SLIPKNOT's COREY TAYLOR Says He Is 'Probably The Most Famous Person That No One's Ever Heard Of'

September 16, 2014

SLIPKNOT and STONE SOUR singer Corey Taylor says that the fact that he is not a household name has helped him avoid all the "crappy side effects" of being the frontman of not only one but two world-renowned metal bands.

Asked how he unplugs from his many different projects, which have included solo tours and authoring a pair of best-selling books ("Seven Deadly Sins" and "A Funny Thing Happened On The Way To Heaven"),Taylor told Amelia of the 98 Rock radio station in Baltimore, Maryland: "Every once in a while, my wife and I will take a vacation. It's pretty few and far between, because we work together. So half the reason that I'm able to do the things that I get to do is because my wife helps me do it; she's been in band management for years, so we make a really good team."

He continued: "You know, I don’t need a lot to recharge. Actually, one of the ways that I recharge is I come home. I spend time with my family, I hang out with my wife's family, who I'm really, really close with. I spend time with my kids. That, to me, is unplugging and getting away from everything. 'Cause I don't live in Los Angeles; I still have my house in Iowa, and I have a house in Las Vegas, where most of my wife's family lives. I have these places where I can kind of get away from everything. And I'm lucky enough to be probably the most famous person that no one's ever heard of. So I can still go out and go grocery shopping and not get bugged. I can kind of do my thing and it's all good. So I get all the benefits of being in the industry and doing my thing, and I don't get any of the crappy side effects, where you never get a moment to yourself, you never get to any of these things. And I'm fine with that; I love that. I get to do all the fun stuff, all the creative stuff. I don't get any of the… I get a little bit of it — don't get me wrong — but I still get to do these things, because I enjoy doing them. And I think a lot of people, they hit a point in their career where they just stop enjoying it, so they start churning out crap; there's no quality to the content. And for me, I've always been the guy who, I don't do anything unless I really wanna do it. And I think that's why my level of quality has remained up there, at least in my eyes."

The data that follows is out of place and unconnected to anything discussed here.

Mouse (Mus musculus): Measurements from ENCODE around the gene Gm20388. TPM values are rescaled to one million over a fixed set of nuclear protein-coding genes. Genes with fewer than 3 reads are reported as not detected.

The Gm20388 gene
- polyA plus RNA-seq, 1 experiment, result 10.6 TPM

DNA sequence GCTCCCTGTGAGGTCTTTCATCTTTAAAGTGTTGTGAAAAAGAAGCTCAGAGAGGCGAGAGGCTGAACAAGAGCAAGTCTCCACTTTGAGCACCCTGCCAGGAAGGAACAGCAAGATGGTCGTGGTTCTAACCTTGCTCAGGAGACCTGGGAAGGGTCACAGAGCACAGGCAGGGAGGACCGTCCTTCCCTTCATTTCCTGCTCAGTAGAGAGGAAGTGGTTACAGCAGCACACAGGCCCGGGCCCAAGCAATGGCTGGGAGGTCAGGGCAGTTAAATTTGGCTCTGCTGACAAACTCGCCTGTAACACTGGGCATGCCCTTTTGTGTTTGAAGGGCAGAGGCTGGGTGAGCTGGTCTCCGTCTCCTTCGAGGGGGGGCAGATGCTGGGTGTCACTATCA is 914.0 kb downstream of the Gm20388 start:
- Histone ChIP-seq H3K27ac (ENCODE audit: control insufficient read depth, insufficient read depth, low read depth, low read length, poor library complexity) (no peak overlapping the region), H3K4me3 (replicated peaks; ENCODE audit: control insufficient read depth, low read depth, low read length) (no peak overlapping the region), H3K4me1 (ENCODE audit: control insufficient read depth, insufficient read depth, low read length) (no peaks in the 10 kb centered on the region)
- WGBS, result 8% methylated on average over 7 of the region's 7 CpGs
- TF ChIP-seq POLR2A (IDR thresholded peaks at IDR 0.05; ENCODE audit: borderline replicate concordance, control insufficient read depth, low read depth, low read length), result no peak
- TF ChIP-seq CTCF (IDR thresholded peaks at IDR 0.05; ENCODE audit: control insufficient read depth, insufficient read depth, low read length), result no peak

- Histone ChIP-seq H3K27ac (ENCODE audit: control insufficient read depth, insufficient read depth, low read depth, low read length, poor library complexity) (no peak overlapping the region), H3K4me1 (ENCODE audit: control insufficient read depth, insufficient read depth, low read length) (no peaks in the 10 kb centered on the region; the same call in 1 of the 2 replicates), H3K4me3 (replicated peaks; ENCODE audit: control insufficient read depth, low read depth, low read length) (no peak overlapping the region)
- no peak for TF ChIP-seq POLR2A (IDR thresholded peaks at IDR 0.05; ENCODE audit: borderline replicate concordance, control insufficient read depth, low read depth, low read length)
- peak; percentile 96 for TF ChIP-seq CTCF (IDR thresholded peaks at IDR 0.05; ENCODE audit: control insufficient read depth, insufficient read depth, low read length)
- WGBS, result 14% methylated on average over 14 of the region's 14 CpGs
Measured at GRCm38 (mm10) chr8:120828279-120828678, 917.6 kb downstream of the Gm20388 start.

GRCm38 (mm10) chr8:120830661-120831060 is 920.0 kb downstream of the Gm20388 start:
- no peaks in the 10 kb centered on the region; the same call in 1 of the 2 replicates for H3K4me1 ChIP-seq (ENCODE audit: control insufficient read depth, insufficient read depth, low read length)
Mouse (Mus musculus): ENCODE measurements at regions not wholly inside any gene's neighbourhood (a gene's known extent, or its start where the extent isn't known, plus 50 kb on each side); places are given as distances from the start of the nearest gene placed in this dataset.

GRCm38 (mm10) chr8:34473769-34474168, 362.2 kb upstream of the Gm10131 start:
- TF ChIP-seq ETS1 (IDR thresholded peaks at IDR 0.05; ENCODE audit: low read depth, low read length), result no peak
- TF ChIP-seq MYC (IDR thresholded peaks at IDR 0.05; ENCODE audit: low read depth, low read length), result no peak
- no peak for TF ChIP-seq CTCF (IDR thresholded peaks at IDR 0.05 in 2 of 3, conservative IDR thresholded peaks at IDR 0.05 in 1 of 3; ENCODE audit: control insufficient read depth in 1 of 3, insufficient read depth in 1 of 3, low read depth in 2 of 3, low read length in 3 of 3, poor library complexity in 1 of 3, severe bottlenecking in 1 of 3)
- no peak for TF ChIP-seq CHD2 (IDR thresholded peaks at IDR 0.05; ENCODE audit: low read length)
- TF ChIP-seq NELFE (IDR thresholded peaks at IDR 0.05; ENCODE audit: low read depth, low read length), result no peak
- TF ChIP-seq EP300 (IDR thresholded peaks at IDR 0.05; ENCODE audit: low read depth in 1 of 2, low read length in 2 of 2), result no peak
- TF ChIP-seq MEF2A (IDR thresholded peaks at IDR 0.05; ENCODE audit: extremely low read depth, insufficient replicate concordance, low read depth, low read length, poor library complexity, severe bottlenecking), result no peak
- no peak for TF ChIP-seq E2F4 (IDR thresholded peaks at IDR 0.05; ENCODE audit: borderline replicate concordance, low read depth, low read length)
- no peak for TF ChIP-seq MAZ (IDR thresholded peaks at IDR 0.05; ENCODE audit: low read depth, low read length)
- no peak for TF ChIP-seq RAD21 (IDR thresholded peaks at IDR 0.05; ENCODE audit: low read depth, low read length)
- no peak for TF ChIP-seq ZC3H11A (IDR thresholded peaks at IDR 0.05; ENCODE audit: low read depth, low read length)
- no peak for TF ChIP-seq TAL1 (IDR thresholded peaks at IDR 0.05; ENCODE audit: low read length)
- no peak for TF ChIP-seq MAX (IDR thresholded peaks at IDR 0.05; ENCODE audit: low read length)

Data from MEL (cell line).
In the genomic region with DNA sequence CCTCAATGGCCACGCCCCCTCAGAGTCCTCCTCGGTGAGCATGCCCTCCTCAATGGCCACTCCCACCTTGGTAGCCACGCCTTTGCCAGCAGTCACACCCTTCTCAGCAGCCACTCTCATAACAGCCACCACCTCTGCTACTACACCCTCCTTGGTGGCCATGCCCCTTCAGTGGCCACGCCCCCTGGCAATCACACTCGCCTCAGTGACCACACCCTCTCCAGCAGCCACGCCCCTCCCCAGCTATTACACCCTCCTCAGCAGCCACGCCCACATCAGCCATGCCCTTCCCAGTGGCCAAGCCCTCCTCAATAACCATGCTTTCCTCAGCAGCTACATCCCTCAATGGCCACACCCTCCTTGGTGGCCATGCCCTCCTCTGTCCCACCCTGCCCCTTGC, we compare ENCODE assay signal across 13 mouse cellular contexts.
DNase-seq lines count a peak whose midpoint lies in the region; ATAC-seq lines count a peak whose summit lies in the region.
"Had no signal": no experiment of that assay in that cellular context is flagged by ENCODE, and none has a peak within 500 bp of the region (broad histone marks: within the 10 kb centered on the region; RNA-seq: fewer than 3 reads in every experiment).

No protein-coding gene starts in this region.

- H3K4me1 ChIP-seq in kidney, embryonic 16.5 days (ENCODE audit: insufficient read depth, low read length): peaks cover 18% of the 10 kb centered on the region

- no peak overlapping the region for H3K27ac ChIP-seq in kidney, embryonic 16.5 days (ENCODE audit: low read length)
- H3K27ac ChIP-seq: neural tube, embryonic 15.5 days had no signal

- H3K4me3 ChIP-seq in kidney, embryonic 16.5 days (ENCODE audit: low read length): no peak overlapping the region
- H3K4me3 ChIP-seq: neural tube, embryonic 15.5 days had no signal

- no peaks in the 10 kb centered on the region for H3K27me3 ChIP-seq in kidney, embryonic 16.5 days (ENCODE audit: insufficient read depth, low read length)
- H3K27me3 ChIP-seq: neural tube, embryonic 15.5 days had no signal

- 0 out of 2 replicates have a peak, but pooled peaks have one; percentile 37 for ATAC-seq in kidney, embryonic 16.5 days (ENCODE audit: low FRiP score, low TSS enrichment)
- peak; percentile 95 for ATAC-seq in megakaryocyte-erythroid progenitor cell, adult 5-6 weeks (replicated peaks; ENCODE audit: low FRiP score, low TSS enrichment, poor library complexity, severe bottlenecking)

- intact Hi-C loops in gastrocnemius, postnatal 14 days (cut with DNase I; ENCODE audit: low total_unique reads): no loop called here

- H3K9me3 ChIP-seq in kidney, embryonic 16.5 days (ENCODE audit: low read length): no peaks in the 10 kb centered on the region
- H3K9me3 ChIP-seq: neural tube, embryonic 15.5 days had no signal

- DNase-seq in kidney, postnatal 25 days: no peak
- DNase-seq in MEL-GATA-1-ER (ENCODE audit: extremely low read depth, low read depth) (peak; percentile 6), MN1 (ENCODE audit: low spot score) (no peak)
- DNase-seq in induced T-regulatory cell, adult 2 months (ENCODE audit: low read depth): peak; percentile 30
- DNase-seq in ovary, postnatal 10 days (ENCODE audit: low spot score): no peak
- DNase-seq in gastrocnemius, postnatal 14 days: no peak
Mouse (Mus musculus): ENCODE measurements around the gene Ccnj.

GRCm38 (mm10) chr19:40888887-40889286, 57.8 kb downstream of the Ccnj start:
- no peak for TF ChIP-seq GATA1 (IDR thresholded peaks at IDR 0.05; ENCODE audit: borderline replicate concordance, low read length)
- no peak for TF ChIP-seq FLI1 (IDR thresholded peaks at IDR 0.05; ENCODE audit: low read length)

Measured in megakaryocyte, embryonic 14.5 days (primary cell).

Taylor also spoke about the seemingly large number of veteran rock bands who have partaken in the reunion circuit in an attempt to cash in on revisiting their past without the benefit of great new music, or any new music at all in some cases.

"A lot of that comes down to the other side of, not only this industry, but of the lifestyle — if you get too wrapped up in the drugs or the womanizing or the hedonistic side of things," Corey said. "And you stay there. It's okay when you're young, but then you stay in that for too long and it sucks the life out of you. And not only that, but it sucks everything around your life out of you. So then you get to the other side, and it's, like, 'Well, that was a great party, but now I have nothing to show for it.' And luckily enough, I've got a lot of people around me who I've been able to kind of channel all that energy into making sure that they're taken care of, and that's what keeps me together."

SLIPKNOT will release its fifth studio album and first since 2008's "All Hope Is Gone" in October. The disc, titled ".5: The Gray Chapter", is also the band's first without late bassist Paul Gray, who died in 2010, and drummer Joey Jordison, who was dismissed in late 2013.

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